It has taken some time for the news to come out of India, but there has been a major landslide disaster that has claimed an estimated 6,000 lives. In the remote, mountainous north of the country, steep slopes have given way and launched flows of rock and water that have destroyed or seriously damaged some 240 villages and small towns.
A very good place to get the details of the events, as well as analysis of the causes over the last few weeks, is via The Landslide Blog, by landslide expert Dave Petley of Durham University in the United Kingdom (full disclosure: I am the AGU blogosphere manager, where Petley's blog appears).
Among the dead are pilgrims, tourists and residents of a number of villages, including the temple town of Kedarnath. The cause of the disaster is the exceptionally heavy monsoon rains that have hit the region. Videos of the actual flooding can be seen here.
One Indian government official put the estimated death toll at 5,748 people. The Indian military has been hard at work in rescue operations, although in many cases there was little people could do but run for higher ground, as Petley illustrates in an account from the town of Rambara, which was below Kedarnath:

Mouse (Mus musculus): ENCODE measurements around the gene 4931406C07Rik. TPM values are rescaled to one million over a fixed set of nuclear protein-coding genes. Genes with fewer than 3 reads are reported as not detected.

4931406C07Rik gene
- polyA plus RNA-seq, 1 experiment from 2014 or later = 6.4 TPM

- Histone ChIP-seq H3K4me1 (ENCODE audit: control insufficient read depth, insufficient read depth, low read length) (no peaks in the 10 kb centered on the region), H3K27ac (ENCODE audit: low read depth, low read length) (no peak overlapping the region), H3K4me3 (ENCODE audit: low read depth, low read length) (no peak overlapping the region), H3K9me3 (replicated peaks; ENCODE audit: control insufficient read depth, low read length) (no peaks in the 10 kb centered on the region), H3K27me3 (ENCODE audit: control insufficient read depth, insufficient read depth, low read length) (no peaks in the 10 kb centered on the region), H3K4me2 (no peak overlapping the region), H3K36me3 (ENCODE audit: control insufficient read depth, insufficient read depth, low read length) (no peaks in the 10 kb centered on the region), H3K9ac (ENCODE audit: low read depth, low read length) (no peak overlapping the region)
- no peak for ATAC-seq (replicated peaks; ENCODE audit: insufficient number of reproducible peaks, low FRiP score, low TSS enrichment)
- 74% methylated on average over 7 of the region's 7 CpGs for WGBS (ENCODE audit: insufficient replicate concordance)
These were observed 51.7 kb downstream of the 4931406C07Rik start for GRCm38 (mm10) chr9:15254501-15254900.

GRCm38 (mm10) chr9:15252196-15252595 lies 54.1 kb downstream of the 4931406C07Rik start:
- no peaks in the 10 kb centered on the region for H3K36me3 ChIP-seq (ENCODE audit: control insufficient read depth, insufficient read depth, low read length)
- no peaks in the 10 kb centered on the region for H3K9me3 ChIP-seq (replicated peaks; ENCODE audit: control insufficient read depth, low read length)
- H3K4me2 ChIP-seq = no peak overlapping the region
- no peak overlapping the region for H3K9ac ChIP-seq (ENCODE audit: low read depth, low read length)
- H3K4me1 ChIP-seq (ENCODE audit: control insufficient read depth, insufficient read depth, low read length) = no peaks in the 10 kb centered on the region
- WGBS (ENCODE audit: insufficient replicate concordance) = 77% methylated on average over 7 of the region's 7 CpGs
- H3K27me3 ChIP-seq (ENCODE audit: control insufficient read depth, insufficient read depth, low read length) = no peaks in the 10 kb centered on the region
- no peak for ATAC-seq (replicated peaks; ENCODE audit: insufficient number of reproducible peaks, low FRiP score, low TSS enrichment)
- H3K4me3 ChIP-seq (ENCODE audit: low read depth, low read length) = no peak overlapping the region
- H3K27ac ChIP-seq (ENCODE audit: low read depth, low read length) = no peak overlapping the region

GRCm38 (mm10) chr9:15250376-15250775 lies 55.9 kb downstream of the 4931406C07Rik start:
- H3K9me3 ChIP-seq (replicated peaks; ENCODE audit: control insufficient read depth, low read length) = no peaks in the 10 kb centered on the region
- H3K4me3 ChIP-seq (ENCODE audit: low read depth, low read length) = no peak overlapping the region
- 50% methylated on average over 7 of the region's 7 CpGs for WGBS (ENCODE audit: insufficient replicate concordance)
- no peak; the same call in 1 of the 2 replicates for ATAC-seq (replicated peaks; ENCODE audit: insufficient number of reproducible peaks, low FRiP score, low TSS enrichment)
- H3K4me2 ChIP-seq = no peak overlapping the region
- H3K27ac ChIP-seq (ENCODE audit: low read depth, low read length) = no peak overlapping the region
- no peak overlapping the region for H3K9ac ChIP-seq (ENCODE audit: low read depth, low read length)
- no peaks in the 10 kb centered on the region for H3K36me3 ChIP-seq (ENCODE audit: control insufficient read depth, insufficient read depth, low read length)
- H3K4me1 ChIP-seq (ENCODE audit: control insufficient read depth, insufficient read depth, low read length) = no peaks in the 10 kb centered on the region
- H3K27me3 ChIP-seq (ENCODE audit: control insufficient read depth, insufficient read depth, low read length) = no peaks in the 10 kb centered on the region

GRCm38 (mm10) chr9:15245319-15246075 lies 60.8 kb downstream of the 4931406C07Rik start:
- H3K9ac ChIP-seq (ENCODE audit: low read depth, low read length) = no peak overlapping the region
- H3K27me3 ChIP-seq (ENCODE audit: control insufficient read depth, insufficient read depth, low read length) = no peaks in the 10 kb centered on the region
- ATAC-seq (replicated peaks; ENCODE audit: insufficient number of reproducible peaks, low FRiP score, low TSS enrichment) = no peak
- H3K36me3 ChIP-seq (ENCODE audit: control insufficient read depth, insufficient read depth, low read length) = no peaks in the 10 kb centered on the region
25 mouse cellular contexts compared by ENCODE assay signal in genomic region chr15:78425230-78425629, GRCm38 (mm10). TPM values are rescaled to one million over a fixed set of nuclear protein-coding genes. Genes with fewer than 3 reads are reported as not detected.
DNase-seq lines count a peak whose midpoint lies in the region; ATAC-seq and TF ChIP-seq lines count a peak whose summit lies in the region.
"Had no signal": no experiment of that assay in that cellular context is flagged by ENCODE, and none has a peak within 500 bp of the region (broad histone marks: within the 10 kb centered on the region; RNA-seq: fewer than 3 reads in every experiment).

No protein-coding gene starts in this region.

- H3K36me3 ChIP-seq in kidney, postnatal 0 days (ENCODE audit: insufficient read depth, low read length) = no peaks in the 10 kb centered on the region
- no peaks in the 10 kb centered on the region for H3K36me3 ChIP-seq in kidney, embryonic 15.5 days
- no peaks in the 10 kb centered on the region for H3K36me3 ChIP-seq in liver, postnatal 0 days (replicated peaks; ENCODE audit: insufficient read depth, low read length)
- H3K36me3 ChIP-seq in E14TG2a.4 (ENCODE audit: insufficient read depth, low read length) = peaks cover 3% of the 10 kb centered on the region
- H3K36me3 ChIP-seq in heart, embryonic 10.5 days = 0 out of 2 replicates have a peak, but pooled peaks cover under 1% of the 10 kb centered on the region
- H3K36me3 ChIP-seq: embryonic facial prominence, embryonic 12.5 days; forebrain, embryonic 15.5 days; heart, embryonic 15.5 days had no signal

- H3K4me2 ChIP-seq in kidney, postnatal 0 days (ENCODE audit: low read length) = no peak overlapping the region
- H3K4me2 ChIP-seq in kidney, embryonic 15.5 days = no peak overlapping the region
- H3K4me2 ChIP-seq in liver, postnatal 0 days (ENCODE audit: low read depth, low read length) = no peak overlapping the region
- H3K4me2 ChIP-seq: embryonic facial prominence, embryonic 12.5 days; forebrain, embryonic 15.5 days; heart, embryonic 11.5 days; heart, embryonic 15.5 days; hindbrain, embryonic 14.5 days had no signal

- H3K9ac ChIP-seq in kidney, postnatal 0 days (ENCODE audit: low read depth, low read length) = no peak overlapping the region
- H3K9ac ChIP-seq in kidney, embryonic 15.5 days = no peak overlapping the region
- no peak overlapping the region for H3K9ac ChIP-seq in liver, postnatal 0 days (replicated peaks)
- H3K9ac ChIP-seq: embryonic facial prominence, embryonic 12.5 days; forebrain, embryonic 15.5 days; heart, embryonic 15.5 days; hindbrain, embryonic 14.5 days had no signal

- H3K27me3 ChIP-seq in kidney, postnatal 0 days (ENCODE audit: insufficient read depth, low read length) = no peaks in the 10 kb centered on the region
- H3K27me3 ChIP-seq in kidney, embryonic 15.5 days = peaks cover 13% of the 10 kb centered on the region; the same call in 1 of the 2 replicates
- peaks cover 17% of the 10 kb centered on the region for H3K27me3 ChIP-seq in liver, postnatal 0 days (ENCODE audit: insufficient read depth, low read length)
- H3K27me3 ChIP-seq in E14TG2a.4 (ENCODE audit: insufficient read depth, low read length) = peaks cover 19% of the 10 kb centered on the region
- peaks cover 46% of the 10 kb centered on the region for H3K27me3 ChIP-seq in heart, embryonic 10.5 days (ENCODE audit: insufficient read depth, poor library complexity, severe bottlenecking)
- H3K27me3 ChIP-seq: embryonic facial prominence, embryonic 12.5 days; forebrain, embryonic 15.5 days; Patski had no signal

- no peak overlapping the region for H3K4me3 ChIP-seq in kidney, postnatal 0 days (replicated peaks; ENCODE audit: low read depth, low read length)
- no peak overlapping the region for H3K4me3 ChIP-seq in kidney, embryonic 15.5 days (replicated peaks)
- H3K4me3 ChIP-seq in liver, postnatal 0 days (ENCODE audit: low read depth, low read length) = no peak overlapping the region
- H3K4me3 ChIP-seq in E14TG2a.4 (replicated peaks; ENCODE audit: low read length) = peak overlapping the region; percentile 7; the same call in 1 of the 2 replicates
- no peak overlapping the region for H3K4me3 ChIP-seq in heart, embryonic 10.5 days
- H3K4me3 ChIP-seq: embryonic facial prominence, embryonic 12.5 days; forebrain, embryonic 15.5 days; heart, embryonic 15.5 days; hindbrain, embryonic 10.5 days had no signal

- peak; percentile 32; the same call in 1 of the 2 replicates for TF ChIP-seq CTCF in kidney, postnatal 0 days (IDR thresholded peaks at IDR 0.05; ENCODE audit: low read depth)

People were scrambling up the mountainside in desperation as the water rose in volume and ferocity."Then, I saw a little boy, 6-7 years old, who was trying to climb the mountain holding his mother's hand slip and go sliding into the river," said Ghanshyam. "The mother looked back and then fell herself." Ghanshyam helped his wife up a few feet on the mountainside, the path below them fast dissolving. Both of them held on to little cracks in the rock, and wedged their feet where they could. A few feet above, trees offered more protection but neither had the energy to reach them. "Everywhere, people screamed ‘help me, save me,'" said Ghanshyam. "But no one could have helped anyone here. If anyone reached out to grab someone else, they would both fall to their death. People were falling off like pebbles....We did not expect to see the morning."
Before and after aerial and satellite images suggest to Petley that the village of Rambara, like many others, was completely destroyed. Many additional visitors were in the area in June to visit the remote Hindu shrines in Uttarakhand, which was also hit hard. The landslides washed away hotels and roads during the peak pilgrimage time.
Work is now underway to help survivors and restore drinking water, electricity, roads, bridges and other essential infrastructure.
Before and after images: Indian National Remote Sensing Center